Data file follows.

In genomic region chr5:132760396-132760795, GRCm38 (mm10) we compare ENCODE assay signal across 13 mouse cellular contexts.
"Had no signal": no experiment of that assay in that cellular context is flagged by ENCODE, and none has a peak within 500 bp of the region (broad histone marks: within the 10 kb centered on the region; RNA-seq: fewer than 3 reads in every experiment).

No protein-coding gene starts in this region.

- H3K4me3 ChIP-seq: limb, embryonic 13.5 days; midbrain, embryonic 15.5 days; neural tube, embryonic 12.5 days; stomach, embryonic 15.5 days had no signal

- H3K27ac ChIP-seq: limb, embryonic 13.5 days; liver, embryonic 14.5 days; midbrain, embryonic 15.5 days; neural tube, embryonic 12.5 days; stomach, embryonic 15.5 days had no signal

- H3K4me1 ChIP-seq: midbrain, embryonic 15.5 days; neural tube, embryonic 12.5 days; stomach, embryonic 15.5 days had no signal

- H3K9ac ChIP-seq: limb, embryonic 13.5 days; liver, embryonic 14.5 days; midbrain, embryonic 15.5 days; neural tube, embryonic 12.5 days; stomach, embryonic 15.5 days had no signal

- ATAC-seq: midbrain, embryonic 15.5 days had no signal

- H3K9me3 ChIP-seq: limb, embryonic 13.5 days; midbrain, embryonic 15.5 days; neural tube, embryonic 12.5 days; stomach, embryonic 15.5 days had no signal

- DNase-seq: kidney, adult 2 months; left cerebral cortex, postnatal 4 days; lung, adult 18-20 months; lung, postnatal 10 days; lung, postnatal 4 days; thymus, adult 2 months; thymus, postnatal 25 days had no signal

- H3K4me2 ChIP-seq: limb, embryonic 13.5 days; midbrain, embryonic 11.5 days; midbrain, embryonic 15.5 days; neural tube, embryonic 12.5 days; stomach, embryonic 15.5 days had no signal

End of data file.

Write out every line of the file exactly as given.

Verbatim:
In genomic region chr5:132760396-132760795, GRCm38 (mm10) we compare ENCODE assay signal across 13 mouse cellular contexts.
"Had no signal": no experiment of that assay in that cellular context is flagged by ENCODE, and none has a peak within 500 bp of the region (broad histone marks: within the 10 kb centered on the region; RNA-seq: fewer than 3 reads in every experiment).

No protein-coding gene starts in this region.

- H3K4me3 ChIP-seq: limb, embryonic 13.5 days; midbrain, embryonic 15.5 days; neural tube, embryonic 12.5 days; stomach, embryonic 15.5 days had no signal

- H3K27ac ChIP-seq: limb, embryonic 13.5 days; liver, embryonic 14.5 days; midbrain, embryonic 15.5 days; neural tube, embryonic 12.5 days; stomach, embryonic 15.5 days had no signal

- H3K4me1 ChIP-seq: midbrain, embryonic 15.5 days; neural tube, embryonic 12.5 days; stomach, embryonic 15.5 days had no signal

- H3K9ac ChIP-seq: limb, embryonic 13.5 days; liver, embryonic 14.5 days; midbrain, embryonic 15.5 days; neural tube, embryonic 12.5 days; stomach, embryonic 15.5 days had no signal

- ATAC-seq: midbrain, embryonic 15.5 days had no signal

- H3K9me3 ChIP-seq: limb, embryonic 13.5 days; midbrain, embryonic 15.5 days; neural tube, embryonic 12.5 days; stomach, embryonic 15.5 days had no signal

- DNase-seq: kidney, adult 2 months; left cerebral cortex, postnatal 4 days; lung, adult 18-20 months; lung, postnatal 10 days; lung, postnatal 4 days; thymus, adult 2 months; thymus, postnatal 25 days had no signal

- H3K4me2 ChIP-seq: limb, embryonic 13.5 days; midbrain, embryonic 11.5 days; midbrain, embryonic 15.5 days; neural tube, embryonic 12.5 days; stomach, embryonic 15.5 days had no signal